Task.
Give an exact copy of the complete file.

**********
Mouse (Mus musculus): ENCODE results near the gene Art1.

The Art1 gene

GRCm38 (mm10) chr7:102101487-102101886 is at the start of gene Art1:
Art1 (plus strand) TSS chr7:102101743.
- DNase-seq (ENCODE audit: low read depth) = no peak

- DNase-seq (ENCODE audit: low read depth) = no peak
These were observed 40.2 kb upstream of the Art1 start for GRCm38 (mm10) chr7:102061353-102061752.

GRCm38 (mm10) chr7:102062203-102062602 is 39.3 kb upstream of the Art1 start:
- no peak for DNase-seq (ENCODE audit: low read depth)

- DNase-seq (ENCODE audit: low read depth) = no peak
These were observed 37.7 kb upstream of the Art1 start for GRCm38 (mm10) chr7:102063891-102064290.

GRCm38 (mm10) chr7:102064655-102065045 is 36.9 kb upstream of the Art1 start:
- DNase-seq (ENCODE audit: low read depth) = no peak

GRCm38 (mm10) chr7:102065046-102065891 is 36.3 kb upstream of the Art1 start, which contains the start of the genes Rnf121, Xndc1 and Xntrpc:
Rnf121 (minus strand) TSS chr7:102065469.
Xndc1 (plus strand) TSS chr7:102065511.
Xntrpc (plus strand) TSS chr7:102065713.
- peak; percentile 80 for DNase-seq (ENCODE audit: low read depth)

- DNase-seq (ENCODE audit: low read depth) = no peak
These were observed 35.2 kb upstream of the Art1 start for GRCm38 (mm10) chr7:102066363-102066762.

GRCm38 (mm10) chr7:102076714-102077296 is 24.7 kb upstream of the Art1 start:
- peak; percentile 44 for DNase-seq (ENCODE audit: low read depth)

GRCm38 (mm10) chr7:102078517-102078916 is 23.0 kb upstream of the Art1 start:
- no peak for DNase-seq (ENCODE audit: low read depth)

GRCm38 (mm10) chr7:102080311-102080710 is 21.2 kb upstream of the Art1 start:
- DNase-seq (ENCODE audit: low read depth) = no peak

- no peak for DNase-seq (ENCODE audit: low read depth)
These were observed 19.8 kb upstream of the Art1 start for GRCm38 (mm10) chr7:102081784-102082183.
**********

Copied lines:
Mouse (Mus musculus): ENCODE results near the gene Art1.

The Art1 gene

GRCm38 (mm10) chr7:102101487-102101886 is at the start of gene Art1:
Art1 (plus strand) TSS chr7:102101743.
- DNase-seq (ENCODE audit: low read depth) = no peak

- DNase-seq (ENCODE audit: low read depth) = no peak
These were observed 40.2 kb upstream of the Art1 start for GRCm38 (mm10) chr7:102061353-102061752.

GRCm38 (mm10) chr7:102062203-102062602 is 39.3 kb upstream of the Art1 start:
- no peak for DNase-seq (ENCODE audit: low read depth)

- DNase-seq (ENCODE audit: low read depth) = no peak
These were observed 37.7 kb upstream of the Art1 start for GRCm38 (mm10) chr7:102063891-102064290.

GRCm38 (mm10) chr7:102064655-102065045 is 36.9 kb upstream of the Art1 start:
- DNase-seq (ENCODE audit: low read depth) = no peak

GRCm38 (mm10) chr7:102065046-102065891 is 36.3 kb upstream of the Art1 start, which contains the start of the genes Rnf121, Xndc1 and Xntrpc:
Rnf121 (minus strand) TSS chr7:102065469.
Xndc1 (plus strand) TSS chr7:102065511.
Xntrpc (plus strand) TSS chr7:102065713.
- peak; percentile 80 for DNase-seq (ENCODE audit: low read depth)

- DNase-seq (ENCODE audit: low read depth) = no peak
These were observed 35.2 kb upstream of the Art1 start for GRCm38 (mm10) chr7:102066363-102066762.

GRCm38 (mm10) chr7:102076714-102077296 is 24.7 kb upstream of the Art1 start:
- peak; percentile 44 for DNase-seq (ENCODE audit: low read depth)

GRCm38 (mm10) chr7:102078517-102078916 is 23.0 kb upstream of the Art1 start:
- no peak for DNase-seq (ENCODE audit: low read depth)

GRCm38 (mm10) chr7:102080311-102080710 is 21.2 kb upstream of the Art1 start:
- DNase-seq (ENCODE audit: low read depth) = no peak

- no peak for DNase-seq (ENCODE audit: low read depth)
These were observed 19.8 kb upstream of the Art1 start for GRCm38 (mm10) chr7:102081784-102082183.